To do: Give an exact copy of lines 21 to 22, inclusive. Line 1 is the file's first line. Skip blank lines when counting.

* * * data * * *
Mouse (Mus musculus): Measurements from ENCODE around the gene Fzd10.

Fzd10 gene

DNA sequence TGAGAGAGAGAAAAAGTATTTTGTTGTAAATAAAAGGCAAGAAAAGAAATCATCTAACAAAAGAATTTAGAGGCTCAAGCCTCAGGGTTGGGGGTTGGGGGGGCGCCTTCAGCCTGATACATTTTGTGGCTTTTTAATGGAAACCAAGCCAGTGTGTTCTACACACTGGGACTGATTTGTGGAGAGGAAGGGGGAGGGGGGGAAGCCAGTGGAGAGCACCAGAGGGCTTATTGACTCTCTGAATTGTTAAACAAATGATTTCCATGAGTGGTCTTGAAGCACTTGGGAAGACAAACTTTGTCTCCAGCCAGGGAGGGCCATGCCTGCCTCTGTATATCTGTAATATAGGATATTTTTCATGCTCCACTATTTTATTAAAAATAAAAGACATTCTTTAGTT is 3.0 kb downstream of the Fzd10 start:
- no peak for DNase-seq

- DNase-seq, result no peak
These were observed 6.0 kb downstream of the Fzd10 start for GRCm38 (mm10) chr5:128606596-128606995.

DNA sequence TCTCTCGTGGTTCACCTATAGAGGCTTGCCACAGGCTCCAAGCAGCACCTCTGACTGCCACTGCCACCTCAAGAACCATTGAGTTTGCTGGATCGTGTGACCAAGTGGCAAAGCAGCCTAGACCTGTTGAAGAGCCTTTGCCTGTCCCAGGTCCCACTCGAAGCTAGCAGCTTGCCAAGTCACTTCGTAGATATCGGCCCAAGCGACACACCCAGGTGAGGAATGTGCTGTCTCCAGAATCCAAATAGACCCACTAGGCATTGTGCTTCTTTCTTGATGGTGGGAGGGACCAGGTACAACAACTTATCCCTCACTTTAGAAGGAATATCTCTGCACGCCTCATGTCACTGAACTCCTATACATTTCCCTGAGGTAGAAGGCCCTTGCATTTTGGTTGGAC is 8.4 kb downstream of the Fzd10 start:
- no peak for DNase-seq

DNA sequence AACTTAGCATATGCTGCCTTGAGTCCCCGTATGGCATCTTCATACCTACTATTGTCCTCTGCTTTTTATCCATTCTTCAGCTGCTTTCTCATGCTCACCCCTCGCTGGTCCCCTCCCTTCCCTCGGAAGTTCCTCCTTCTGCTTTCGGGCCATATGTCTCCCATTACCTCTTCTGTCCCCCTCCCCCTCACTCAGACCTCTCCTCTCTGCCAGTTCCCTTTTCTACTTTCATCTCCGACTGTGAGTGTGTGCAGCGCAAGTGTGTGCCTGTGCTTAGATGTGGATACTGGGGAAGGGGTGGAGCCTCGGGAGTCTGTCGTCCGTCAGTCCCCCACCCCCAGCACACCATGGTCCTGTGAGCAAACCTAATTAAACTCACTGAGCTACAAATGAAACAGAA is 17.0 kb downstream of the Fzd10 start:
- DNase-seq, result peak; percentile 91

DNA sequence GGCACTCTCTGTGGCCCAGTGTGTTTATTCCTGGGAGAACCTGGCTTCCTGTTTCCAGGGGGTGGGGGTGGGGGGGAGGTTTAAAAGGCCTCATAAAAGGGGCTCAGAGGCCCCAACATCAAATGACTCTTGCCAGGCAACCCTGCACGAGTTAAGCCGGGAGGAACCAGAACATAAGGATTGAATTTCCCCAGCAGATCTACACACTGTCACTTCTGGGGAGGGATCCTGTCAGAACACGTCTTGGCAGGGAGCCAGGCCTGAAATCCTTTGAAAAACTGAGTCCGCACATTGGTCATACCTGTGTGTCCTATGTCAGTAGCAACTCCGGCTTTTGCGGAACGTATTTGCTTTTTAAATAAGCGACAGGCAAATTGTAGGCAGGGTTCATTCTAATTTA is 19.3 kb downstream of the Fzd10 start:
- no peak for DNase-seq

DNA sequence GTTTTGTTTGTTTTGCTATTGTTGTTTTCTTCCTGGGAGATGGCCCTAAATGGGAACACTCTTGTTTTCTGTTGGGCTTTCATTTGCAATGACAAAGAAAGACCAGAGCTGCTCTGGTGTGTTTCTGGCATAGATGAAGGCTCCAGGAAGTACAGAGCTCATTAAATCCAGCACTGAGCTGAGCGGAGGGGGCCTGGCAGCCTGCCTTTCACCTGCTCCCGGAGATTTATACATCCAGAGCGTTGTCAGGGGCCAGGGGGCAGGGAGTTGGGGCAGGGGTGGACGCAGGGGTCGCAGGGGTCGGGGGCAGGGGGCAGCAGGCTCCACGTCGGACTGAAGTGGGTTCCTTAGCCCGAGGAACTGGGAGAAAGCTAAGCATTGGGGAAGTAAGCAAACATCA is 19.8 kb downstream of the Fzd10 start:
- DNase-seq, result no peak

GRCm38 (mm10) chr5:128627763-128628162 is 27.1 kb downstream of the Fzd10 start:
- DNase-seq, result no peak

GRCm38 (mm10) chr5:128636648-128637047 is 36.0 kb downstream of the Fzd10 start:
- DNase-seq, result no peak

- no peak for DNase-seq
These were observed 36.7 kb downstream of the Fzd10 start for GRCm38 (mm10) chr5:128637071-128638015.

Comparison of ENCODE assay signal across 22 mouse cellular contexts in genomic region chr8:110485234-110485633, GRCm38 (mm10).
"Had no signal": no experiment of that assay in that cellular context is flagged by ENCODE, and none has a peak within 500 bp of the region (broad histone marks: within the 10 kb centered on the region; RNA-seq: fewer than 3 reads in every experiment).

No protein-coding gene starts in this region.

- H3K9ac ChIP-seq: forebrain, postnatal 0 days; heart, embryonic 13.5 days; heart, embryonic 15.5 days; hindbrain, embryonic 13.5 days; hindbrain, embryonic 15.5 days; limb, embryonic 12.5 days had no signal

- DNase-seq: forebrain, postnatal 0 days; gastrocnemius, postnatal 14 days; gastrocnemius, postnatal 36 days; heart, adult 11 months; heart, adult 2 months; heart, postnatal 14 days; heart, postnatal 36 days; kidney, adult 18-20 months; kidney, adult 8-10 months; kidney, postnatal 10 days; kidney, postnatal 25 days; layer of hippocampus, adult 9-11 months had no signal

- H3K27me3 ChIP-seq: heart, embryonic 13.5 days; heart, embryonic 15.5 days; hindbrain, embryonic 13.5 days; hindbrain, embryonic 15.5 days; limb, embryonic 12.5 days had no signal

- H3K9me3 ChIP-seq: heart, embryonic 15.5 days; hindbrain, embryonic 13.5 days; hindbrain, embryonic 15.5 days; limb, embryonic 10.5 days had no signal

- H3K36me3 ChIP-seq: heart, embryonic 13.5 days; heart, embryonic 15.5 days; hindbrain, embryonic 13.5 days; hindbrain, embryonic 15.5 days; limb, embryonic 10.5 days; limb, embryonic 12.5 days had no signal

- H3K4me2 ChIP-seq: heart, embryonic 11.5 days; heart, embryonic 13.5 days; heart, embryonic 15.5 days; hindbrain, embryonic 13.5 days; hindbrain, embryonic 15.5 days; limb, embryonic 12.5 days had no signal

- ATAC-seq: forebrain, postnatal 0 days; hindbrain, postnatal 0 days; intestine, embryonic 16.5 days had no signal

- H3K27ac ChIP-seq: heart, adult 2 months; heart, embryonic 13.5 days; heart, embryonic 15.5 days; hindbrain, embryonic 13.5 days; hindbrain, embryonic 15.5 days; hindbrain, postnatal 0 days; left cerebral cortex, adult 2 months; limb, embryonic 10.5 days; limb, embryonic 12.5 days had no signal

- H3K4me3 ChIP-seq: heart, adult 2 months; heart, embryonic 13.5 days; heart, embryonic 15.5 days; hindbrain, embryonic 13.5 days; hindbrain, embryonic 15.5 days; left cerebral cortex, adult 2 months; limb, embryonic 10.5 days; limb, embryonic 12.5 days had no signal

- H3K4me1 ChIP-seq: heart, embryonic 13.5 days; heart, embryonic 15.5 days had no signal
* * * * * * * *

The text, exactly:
Comparison of ENCODE assay signal across 22 mouse cellular contexts in genomic region chr8:110485234-110485633, GRCm38 (mm10).
"Had no signal": no experiment of that assay in that cellular context is flagged by ENCODE, and none has a peak within 500 bp of the region (broad histone marks: within the 10 kb centered on the region; RNA-seq: fewer than 3 reads in every experiment).